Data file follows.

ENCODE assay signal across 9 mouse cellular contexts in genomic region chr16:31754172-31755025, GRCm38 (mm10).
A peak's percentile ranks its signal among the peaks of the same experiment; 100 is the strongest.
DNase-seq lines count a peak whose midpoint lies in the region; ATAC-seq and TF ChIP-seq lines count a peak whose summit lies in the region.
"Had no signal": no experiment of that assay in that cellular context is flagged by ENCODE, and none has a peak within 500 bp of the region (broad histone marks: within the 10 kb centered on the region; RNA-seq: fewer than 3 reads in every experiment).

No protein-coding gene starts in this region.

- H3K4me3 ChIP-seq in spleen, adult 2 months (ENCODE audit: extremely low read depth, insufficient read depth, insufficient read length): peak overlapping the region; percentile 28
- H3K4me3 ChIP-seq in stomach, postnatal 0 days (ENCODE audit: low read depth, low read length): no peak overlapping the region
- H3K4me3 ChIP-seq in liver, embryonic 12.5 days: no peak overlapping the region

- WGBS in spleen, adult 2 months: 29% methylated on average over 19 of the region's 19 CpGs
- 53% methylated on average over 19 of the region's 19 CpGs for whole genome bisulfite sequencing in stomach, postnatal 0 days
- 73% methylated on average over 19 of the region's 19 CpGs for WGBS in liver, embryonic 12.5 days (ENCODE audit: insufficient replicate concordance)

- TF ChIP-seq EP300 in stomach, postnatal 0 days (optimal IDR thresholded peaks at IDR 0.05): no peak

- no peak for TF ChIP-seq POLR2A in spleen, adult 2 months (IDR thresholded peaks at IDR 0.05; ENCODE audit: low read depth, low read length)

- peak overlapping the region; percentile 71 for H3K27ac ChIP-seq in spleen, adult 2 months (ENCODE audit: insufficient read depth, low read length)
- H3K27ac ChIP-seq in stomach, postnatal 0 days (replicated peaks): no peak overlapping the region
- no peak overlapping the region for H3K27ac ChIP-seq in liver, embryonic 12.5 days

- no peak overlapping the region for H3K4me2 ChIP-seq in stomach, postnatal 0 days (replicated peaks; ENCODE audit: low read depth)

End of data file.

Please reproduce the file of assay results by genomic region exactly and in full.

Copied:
ENCODE assay signal across 9 mouse cellular contexts in genomic region chr16:31754172-31755025, GRCm38 (mm10).
A peak's percentile ranks its signal among the peaks of the same experiment; 100 is the strongest.
DNase-seq lines count a peak whose midpoint lies in the region; ATAC-seq and TF ChIP-seq lines count a peak whose summit lies in the region.
"Had no signal": no experiment of that assay in that cellular context is flagged by ENCODE, and none has a peak within 500 bp of the region (broad histone marks: within the 10 kb centered on the region; RNA-seq: fewer than 3 reads in every experiment).

No protein-coding gene starts in this region.

- H3K4me3 ChIP-seq in spleen, adult 2 months (ENCODE audit: extremely low read depth, insufficient read depth, insufficient read length): peak overlapping the region; percentile 28
- H3K4me3 ChIP-seq in stomach, postnatal 0 days (ENCODE audit: low read depth, low read length): no peak overlapping the region
- H3K4me3 ChIP-seq in liver, embryonic 12.5 days: no peak overlapping the region

- WGBS in spleen, adult 2 months: 29% methylated on average over 19 of the region's 19 CpGs
- 53% methylated on average over 19 of the region's 19 CpGs for whole genome bisulfite sequencing in stomach, postnatal 0 days
- 73% methylated on average over 19 of the region's 19 CpGs for WGBS in liver, embryonic 12.5 days (ENCODE audit: insufficient replicate concordance)

- TF ChIP-seq EP300 in stomach, postnatal 0 days (optimal IDR thresholded peaks at IDR 0.05): no peak

- no peak for TF ChIP-seq POLR2A in spleen, adult 2 months (IDR thresholded peaks at IDR 0.05; ENCODE audit: low read depth, low read length)

- peak overlapping the region; percentile 71 for H3K27ac ChIP-seq in spleen, adult 2 months (ENCODE audit: insufficient read depth, low read length)
- H3K27ac ChIP-seq in stomach, postnatal 0 days (replicated peaks): no peak overlapping the region
- no peak overlapping the region for H3K27ac ChIP-seq in liver, embryonic 12.5 days

- no peak overlapping the region for H3K4me2 ChIP-seq in stomach, postnatal 0 days (replicated peaks; ENCODE audit: low read depth)